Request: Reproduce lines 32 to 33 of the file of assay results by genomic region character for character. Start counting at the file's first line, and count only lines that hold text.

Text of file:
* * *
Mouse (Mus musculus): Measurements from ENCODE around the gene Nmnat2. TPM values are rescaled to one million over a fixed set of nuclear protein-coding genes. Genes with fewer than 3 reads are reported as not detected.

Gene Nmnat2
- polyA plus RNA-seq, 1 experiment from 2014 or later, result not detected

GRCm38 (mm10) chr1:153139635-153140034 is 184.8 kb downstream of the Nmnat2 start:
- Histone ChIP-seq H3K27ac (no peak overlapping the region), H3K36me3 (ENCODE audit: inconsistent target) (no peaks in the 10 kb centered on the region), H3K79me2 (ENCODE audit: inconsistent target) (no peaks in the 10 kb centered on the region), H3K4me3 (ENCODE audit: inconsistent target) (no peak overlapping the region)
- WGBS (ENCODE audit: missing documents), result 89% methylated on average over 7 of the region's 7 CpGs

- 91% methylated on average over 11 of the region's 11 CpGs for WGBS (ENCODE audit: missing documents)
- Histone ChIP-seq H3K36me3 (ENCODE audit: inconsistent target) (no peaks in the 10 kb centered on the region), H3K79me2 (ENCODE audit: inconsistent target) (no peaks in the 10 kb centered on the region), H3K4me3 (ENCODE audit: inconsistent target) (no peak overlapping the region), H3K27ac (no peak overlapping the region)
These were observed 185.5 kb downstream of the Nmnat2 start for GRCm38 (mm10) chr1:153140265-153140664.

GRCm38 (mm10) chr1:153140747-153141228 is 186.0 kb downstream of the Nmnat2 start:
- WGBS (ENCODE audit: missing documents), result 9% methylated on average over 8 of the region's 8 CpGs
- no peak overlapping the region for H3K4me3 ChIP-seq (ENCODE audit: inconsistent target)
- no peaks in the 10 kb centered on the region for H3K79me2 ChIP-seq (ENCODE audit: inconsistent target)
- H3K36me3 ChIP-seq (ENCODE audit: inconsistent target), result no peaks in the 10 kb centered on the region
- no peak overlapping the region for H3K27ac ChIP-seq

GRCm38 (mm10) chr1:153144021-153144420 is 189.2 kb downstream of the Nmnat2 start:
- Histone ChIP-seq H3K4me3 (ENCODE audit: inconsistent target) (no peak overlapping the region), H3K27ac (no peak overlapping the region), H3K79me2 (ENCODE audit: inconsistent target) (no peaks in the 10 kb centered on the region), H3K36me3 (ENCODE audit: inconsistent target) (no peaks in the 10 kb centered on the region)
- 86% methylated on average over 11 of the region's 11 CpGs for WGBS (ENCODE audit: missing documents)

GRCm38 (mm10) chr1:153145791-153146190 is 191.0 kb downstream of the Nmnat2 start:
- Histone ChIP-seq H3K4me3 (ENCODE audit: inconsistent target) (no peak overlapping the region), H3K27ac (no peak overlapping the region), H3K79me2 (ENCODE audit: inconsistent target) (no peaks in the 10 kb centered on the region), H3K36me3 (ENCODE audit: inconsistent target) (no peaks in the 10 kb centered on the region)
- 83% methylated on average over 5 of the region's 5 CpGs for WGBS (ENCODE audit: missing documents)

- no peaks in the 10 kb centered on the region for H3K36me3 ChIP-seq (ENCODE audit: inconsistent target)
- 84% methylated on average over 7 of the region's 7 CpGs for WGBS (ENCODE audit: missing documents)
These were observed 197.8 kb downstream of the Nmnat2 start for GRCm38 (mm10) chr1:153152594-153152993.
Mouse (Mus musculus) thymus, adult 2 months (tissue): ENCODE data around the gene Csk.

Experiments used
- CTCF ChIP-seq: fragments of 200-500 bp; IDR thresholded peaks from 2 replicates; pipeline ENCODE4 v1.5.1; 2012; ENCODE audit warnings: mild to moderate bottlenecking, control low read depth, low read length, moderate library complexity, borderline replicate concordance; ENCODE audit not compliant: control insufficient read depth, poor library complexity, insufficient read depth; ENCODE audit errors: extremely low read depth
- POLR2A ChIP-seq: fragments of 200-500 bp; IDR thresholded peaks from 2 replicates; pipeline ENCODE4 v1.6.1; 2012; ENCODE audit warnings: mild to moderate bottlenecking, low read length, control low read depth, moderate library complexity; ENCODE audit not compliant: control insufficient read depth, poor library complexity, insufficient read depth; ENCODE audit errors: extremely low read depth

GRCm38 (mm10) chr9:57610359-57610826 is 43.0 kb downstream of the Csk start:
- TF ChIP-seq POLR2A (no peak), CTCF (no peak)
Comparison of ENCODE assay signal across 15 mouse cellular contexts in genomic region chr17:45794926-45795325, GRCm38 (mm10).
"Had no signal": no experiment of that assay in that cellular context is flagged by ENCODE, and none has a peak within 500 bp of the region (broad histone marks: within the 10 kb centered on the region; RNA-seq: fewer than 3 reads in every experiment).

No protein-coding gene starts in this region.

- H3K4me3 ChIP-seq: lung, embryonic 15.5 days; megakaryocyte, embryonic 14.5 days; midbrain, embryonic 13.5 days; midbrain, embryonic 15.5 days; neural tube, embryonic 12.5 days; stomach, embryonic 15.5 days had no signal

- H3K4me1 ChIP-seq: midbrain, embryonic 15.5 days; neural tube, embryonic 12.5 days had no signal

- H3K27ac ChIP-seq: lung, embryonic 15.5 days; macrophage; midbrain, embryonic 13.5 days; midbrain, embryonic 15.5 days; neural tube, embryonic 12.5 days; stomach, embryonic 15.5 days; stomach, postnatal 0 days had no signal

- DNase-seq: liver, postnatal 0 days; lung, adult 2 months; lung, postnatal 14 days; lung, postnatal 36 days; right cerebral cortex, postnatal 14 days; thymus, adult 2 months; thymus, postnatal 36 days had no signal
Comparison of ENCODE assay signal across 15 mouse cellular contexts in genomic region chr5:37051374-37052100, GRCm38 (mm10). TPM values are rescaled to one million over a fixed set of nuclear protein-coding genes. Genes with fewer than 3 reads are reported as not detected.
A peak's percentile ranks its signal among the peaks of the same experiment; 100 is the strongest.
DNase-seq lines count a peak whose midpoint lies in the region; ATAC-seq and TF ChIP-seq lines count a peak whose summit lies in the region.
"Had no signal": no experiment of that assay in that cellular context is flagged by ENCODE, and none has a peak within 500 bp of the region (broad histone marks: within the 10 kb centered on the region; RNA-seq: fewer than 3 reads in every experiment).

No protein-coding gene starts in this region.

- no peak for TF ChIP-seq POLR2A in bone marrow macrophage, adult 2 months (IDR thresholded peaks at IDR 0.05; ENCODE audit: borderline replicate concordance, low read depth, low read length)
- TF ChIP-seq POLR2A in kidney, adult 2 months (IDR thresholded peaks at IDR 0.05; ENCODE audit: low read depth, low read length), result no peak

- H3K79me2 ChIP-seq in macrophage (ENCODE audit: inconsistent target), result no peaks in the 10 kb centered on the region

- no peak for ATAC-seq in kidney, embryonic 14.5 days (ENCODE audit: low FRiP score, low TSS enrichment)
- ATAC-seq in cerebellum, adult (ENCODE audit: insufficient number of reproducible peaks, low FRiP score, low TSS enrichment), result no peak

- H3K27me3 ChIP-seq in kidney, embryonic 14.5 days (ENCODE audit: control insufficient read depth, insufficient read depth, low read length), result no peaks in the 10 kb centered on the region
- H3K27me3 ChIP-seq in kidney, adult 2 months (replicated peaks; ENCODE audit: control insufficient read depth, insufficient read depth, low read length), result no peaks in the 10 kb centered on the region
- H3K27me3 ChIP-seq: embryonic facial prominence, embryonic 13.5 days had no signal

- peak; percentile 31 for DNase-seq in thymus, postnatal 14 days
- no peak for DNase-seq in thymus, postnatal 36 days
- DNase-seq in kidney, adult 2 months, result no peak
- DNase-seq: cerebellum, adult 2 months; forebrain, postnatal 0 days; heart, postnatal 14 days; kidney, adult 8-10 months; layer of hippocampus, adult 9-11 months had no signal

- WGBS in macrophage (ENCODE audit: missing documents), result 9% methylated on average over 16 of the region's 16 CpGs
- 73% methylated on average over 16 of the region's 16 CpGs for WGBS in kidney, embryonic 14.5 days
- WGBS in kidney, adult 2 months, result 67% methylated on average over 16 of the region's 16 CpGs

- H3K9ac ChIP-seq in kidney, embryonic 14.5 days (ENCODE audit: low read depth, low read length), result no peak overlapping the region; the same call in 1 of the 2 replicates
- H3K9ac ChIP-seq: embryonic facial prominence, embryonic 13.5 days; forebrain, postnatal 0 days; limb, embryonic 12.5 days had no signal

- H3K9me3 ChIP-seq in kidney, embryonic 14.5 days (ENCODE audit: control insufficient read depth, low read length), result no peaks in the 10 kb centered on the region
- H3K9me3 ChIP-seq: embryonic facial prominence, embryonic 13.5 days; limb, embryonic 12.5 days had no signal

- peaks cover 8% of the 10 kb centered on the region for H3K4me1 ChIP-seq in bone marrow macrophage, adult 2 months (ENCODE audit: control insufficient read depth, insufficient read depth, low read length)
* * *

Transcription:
"Had no signal": no experiment of that assay in that cellular context is flagged by ENCODE, and none has a peak within 500 bp of the region (broad histone marks: within the 10 kb centered on the region; RNA-seq: fewer than 3 reads in every experiment).

No protein-coding gene starts in this region.